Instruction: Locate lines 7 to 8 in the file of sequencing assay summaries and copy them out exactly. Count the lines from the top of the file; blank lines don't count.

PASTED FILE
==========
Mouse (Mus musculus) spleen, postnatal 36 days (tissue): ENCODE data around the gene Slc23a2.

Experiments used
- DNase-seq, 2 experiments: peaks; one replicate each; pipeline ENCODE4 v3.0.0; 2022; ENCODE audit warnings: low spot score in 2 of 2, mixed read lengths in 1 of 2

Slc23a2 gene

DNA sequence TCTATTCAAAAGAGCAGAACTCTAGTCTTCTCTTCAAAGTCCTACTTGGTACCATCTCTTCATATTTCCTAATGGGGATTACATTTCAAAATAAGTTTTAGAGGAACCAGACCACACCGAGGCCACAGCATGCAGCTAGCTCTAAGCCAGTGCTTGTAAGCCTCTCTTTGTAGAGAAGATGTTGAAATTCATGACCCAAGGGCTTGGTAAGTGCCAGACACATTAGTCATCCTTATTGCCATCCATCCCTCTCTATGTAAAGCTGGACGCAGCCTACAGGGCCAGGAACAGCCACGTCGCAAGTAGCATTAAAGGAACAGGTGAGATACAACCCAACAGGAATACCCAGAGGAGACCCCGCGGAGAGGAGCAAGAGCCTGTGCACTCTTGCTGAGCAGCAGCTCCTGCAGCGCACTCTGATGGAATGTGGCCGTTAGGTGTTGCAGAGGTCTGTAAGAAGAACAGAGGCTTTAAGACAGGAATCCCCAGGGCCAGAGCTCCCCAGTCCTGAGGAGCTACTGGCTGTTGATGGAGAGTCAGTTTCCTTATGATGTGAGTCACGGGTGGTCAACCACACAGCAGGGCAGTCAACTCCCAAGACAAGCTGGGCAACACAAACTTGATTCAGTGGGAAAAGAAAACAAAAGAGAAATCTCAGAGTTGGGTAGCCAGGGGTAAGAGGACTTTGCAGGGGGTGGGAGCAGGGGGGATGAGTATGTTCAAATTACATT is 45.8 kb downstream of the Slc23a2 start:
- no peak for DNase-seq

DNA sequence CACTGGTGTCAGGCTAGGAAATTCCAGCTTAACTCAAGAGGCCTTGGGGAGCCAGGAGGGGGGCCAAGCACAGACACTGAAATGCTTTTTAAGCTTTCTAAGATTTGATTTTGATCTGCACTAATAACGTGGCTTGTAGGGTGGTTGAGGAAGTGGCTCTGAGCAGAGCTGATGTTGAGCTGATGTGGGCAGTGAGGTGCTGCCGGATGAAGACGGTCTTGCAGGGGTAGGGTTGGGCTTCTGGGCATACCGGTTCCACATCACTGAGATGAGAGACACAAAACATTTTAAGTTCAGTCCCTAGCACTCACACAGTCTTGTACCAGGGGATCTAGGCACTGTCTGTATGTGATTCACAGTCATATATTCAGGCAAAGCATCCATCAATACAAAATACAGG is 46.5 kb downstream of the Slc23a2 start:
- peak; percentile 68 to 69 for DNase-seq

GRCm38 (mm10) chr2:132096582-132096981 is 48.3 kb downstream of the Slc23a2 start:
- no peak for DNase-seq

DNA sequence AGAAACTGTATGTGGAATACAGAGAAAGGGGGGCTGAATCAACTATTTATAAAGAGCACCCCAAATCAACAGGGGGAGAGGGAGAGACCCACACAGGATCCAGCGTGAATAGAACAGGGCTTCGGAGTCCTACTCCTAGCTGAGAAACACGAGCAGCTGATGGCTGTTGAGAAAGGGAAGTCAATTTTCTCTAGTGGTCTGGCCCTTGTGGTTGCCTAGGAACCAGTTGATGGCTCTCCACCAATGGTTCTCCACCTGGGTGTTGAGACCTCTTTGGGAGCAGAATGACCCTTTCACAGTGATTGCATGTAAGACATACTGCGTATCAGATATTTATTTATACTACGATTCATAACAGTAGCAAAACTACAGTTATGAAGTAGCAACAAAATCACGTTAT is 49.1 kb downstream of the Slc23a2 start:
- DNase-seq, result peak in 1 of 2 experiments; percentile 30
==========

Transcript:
DNA sequence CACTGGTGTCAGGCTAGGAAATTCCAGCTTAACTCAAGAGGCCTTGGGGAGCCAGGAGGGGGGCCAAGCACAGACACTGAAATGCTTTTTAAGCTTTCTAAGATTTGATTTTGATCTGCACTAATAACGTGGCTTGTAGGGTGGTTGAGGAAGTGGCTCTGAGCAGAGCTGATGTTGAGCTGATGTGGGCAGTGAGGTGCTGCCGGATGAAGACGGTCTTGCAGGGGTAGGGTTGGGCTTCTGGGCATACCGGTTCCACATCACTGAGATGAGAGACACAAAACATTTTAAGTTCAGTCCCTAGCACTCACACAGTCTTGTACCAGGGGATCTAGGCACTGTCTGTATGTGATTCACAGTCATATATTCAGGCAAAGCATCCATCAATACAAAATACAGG is 46.5 kb downstream of the Slc23a2 start:
- peak; percentile 68 to 69 for DNase-seq